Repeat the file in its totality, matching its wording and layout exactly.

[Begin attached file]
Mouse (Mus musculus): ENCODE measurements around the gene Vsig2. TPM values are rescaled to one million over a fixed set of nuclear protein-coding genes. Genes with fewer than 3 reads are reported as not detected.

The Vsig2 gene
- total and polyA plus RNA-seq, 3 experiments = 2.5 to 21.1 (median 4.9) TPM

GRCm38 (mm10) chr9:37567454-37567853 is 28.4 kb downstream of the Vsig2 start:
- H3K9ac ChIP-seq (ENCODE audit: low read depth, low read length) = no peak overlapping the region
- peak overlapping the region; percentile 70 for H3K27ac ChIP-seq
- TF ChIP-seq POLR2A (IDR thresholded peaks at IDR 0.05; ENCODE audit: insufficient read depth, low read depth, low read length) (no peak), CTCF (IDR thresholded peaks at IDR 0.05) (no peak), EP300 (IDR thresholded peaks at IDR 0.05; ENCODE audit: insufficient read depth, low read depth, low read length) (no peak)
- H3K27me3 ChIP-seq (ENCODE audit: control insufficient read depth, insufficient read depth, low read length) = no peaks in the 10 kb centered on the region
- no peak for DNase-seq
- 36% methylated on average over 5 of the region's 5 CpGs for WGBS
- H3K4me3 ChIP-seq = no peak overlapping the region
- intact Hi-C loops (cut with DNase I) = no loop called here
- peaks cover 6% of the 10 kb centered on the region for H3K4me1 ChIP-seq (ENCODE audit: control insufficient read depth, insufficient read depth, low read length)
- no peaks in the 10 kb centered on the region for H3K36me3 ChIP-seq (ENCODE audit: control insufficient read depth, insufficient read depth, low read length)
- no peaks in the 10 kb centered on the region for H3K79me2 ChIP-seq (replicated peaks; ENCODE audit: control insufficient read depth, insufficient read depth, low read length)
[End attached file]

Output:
Mouse (Mus musculus): ENCODE measurements around the gene Vsig2. TPM values are rescaled to one million over a fixed set of nuclear protein-coding genes. Genes with fewer than 3 reads are reported as not detected.

The Vsig2 gene
- total and polyA plus RNA-seq, 3 experiments = 2.5 to 21.1 (median 4.9) TPM

GRCm38 (mm10) chr9:37567454-37567853 is 28.4 kb downstream of the Vsig2 start:
- H3K9ac ChIP-seq (ENCODE audit: low read depth, low read length) = no peak overlapping the region
- peak overlapping the region; percentile 70 for H3K27ac ChIP-seq
- TF ChIP-seq POLR2A (IDR thresholded peaks at IDR 0.05; ENCODE audit: insufficient read depth, low read depth, low read length) (no peak), CTCF (IDR thresholded peaks at IDR 0.05) (no peak), EP300 (IDR thresholded peaks at IDR 0.05; ENCODE audit: insufficient read depth, low read depth, low read length) (no peak)
- H3K27me3 ChIP-seq (ENCODE audit: control insufficient read depth, insufficient read depth, low read length) = no peaks in the 10 kb centered on the region
- no peak for DNase-seq
- 36% methylated on average over 5 of the region's 5 CpGs for WGBS
- H3K4me3 ChIP-seq = no peak overlapping the region
- intact Hi-C loops (cut with DNase I) = no loop called here
- peaks cover 6% of the 10 kb centered on the region for H3K4me1 ChIP-seq (ENCODE audit: control insufficient read depth, insufficient read depth, low read length)
- no peaks in the 10 kb centered on the region for H3K36me3 ChIP-seq (ENCODE audit: control insufficient read depth, insufficient read depth, low read length)
- no peaks in the 10 kb centered on the region for H3K79me2 ChIP-seq (replicated peaks; ENCODE audit: control insufficient read depth, insufficient read depth, low read length)